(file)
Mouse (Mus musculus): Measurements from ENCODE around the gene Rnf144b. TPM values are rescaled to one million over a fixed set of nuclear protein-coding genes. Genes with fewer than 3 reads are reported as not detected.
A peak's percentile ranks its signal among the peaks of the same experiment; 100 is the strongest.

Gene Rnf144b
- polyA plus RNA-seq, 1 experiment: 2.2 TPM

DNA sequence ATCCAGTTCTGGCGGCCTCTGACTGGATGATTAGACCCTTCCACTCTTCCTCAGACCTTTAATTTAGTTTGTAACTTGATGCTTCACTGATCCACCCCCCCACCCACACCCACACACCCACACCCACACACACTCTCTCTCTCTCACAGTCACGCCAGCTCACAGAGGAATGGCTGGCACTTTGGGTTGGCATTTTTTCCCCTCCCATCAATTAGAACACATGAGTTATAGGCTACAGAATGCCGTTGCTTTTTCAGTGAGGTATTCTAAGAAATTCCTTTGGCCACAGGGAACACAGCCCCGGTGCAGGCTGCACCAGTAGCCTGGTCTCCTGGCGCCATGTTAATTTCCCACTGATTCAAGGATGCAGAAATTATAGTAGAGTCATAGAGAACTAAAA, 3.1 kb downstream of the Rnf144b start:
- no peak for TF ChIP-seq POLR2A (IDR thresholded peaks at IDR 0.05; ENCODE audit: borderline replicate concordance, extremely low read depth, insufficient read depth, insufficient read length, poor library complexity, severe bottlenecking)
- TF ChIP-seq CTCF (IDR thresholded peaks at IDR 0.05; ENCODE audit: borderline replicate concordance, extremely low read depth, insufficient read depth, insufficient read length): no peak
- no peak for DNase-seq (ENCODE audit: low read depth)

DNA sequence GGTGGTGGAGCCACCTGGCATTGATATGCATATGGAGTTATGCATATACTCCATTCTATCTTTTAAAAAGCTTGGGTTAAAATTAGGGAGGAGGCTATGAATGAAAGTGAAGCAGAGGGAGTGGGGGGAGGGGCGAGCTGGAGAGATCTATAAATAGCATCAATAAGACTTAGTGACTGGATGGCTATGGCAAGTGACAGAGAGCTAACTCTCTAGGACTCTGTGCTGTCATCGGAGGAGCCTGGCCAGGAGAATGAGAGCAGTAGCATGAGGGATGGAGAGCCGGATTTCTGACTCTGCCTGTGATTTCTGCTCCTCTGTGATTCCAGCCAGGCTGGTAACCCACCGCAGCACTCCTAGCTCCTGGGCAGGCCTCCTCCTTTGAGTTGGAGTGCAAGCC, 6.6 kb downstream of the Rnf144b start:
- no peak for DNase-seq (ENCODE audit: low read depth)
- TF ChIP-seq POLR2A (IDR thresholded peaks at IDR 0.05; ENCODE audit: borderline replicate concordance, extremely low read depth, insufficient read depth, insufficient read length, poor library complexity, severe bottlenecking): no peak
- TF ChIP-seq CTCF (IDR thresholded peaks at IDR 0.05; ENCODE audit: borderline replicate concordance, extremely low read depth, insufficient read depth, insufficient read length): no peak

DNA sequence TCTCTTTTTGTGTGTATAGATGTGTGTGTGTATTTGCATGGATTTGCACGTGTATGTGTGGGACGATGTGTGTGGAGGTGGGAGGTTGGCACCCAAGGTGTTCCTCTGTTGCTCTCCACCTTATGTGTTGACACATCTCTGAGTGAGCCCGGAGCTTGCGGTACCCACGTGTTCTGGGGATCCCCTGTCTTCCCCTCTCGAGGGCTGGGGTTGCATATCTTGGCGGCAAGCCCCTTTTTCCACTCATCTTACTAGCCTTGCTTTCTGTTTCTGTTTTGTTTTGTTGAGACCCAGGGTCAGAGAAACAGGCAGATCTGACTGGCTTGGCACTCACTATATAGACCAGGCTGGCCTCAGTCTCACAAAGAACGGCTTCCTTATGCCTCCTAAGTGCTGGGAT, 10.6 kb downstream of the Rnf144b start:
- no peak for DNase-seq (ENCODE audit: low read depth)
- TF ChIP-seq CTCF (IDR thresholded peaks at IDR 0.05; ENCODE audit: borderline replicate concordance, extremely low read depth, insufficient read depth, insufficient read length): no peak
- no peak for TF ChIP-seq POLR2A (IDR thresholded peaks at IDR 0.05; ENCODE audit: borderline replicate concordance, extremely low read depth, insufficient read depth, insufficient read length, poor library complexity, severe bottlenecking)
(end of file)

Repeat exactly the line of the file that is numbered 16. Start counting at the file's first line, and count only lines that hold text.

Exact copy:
- no peak for TF ChIP-seq POLR2A (IDR thresholded peaks at IDR 0.05; ENCODE audit: borderline replicate concordance, extremely low read depth, insufficient read depth, insufficient read length, poor library complexity, severe bottlenecking)